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Sir David Lumsden remembered

A tribute to Sir David Lumsden, ISM President 1984-85, delivered by Professor Jonathan Freeman-Attwood CBE at his funeral in Winchester Cathedral on 23 March 2023

I am very honoured to have been asked by the family to speak briefly about David’s impact on both the Royal Academy of Music and those with whom he worked over that very significant decade when he served as Principal. Reflecting on the task, and talking to many of his colleagues in the last couple of weeks, I soon realised that David’s public persona often eclipsed his nurturing of individuals – work done, as they say, ‘under radar’.

David was undoubtedly the most forward-looking and incisive game-changer of any UK conservatoire principal in the 20th Century. He arrived at the Royal Academy of Music, having run the Scottish equivalent, as a supremely respected musician of seasoned authority, intellectual rigour and proven vision. His intention of making his time in London as telling a possible was evident ‘from the off’. Although of tall and imposing physical stature – which, with his fine head of hair and insistent articulate delivery, could seem forbidding – David was essentially a man of enormous compassion and warmth. These qualities essentially allowed his legendary drive and sense of purpose to reach out to those on the ground.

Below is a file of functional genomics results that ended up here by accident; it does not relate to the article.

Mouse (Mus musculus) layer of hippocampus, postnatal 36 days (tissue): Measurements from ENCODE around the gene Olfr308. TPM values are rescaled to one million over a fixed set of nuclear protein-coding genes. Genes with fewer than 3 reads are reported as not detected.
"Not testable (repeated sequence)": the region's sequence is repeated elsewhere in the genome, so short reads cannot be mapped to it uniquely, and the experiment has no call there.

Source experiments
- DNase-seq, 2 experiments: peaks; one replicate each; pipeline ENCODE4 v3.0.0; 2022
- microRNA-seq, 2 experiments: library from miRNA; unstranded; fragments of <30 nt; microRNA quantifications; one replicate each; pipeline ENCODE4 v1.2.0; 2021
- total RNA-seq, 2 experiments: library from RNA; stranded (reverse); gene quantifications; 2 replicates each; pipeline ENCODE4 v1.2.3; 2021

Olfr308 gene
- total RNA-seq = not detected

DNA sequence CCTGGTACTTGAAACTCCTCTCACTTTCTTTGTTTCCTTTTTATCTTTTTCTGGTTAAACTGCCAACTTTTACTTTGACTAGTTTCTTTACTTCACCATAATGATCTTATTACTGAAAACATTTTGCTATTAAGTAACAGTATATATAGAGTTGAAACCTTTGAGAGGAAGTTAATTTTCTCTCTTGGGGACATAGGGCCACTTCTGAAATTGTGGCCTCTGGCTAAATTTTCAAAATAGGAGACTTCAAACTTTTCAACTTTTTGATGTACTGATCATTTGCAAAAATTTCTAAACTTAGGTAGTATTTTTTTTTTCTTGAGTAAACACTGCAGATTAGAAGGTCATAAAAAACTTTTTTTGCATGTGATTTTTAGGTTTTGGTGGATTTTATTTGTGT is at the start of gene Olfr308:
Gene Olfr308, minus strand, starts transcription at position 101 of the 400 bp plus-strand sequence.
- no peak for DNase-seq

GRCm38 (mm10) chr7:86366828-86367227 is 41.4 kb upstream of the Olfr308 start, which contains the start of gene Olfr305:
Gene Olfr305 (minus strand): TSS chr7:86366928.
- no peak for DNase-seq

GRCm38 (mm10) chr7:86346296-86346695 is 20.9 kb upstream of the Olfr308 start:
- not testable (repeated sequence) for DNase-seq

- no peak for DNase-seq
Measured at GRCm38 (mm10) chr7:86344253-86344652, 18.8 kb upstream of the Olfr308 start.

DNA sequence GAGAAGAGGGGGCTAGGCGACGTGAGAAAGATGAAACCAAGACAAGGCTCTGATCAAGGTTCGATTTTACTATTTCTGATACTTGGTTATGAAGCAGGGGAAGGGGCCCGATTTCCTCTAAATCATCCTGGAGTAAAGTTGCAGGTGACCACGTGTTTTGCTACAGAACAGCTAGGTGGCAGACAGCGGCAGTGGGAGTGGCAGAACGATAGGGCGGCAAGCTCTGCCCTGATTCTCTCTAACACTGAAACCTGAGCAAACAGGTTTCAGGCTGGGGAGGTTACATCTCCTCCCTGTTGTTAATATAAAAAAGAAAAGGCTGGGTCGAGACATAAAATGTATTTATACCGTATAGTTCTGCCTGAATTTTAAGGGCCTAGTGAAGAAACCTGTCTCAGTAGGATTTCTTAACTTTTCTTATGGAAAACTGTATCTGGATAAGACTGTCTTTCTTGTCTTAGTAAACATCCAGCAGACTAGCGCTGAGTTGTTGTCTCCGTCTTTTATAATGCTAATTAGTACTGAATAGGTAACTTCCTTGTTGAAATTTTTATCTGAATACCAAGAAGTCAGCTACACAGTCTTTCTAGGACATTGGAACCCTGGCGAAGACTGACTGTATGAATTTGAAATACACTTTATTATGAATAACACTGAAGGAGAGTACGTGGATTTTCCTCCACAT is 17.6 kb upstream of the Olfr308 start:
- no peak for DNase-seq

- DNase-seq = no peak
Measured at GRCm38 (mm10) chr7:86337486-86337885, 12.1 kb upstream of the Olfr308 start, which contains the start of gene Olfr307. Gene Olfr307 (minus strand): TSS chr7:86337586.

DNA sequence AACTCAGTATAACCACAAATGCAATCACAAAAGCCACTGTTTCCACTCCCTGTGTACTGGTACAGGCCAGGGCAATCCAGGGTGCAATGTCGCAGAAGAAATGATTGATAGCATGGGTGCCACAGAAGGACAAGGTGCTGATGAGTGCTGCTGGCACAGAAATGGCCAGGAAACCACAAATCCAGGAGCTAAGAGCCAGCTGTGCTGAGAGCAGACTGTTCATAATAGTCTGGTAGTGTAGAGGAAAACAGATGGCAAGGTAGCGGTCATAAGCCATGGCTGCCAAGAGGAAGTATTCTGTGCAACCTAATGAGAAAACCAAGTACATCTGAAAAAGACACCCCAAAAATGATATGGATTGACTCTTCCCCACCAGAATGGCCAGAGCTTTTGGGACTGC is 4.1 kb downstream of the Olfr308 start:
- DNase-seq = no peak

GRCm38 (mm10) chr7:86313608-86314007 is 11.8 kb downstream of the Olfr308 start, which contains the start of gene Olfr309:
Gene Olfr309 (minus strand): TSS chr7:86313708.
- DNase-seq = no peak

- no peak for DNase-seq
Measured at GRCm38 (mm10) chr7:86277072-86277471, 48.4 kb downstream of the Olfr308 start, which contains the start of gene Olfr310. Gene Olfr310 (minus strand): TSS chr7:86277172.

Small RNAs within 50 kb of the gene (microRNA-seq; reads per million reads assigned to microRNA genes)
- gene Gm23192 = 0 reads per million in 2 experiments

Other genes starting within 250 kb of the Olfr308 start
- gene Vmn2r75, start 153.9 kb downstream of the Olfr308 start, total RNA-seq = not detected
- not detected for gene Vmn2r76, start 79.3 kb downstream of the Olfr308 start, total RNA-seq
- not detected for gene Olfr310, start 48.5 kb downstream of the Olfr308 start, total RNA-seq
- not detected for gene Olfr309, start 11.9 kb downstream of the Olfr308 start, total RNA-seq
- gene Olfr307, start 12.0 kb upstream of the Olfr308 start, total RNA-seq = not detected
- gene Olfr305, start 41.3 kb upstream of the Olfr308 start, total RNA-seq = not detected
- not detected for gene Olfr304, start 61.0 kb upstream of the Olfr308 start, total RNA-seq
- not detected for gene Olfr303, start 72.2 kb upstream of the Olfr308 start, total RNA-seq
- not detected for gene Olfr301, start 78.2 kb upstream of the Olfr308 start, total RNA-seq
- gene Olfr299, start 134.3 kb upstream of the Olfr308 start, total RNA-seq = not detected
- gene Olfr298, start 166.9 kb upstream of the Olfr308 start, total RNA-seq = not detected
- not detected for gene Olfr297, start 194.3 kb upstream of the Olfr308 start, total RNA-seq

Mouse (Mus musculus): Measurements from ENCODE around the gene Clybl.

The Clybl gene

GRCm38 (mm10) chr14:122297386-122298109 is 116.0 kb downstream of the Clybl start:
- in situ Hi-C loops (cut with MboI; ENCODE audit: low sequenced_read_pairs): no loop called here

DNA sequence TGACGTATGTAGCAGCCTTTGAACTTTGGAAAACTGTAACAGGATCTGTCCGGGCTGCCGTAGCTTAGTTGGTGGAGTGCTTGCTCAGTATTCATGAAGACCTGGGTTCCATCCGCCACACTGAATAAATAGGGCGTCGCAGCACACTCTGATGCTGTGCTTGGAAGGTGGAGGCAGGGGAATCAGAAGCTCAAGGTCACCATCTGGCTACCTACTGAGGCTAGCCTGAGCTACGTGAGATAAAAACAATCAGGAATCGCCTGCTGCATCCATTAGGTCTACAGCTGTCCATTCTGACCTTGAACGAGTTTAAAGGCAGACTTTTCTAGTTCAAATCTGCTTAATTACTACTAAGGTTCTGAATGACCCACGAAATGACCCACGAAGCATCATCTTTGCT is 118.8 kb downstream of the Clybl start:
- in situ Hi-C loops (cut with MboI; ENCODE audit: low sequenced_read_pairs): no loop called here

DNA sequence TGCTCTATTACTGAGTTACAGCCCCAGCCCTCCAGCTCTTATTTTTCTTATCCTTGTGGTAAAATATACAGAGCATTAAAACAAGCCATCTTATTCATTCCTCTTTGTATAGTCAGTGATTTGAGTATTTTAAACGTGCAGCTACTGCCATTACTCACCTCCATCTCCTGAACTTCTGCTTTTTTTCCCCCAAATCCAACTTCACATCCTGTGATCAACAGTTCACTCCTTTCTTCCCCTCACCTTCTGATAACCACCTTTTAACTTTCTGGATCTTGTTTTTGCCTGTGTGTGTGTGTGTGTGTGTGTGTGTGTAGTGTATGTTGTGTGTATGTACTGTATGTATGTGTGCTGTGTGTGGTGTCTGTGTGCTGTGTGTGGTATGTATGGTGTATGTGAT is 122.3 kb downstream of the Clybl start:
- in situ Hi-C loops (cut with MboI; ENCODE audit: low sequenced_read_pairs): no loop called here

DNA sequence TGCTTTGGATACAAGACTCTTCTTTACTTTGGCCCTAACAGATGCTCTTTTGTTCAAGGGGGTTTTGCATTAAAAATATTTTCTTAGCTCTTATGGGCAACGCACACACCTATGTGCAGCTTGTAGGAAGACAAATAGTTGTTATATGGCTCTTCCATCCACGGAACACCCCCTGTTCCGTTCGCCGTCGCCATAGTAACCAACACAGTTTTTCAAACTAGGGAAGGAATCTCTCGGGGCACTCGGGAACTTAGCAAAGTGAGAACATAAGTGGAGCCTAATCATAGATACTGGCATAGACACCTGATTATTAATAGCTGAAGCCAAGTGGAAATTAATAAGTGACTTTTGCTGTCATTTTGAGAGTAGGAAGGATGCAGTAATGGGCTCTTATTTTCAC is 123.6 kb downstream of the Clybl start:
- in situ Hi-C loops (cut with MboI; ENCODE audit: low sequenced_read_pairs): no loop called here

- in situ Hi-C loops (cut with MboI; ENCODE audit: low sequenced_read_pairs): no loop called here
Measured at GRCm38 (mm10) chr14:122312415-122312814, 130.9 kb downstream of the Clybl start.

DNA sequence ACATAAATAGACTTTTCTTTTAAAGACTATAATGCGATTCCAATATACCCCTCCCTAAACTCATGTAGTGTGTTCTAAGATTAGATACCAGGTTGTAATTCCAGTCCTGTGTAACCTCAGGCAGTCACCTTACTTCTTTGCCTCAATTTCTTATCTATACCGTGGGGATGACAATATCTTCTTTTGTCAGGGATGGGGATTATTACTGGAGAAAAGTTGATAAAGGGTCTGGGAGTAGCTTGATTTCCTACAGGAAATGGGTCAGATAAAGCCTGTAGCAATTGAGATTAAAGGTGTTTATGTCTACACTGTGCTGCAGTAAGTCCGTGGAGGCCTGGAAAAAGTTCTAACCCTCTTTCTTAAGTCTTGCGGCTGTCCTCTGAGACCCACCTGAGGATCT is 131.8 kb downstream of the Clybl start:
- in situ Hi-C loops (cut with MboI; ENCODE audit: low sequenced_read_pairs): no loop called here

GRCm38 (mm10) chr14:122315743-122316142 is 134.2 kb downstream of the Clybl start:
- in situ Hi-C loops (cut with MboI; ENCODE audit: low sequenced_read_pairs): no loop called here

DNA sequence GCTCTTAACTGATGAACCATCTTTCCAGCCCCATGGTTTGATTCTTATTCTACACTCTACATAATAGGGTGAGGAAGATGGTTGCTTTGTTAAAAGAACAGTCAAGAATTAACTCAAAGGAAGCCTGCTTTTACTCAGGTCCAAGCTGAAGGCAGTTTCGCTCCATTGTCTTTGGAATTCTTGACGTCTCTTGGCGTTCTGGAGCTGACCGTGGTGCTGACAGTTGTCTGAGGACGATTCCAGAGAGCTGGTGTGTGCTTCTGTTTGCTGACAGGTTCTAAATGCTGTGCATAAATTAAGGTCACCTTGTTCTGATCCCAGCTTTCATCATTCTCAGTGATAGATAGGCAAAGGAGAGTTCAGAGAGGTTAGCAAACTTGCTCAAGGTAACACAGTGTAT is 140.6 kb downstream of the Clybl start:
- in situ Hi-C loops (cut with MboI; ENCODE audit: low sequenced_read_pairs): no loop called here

As with many leaders taking over from a previous chief executive, David saw what needed to change and had to assess how to do it. Not blessed with the patience of Job, David wanted his ideals executed as soon as possible. His ambitions were delivered boldly and not always un-controversially. But his courage and determination created new possibilities and put the Academy onto a world stage to which it hadn’t previously aspired. David’s achievements were manifold and long-lasting. He started a friendship with the Juilliard School in New York that has since yielded annual projects which are still not replicated anywhere else.

He was effective and persuasive with politicians (famously with Keith Joseph) about the importance of musical excellence and what was needed to fund it. He persuaded Princess Diana to be President and he appointed a new generation of professors, most of whom would remain pillars of educational and artistic accomplishment well into the future. Indeed, he empowered them to join him in planning exciting projects. One such initiative was the annual festival dedicated to a great living composer, led by head of composition, Paul Patterson; Henze, Berio, Ligeti, Tippett, Messaien and many others were ‘in residence’ at the Academy whilst wall-to-wall concerts, many coached by the luminary in question, inhabited the lives of students. These festivals gave the Academy a special place in the world of contemporary music which is now part of its daily bread.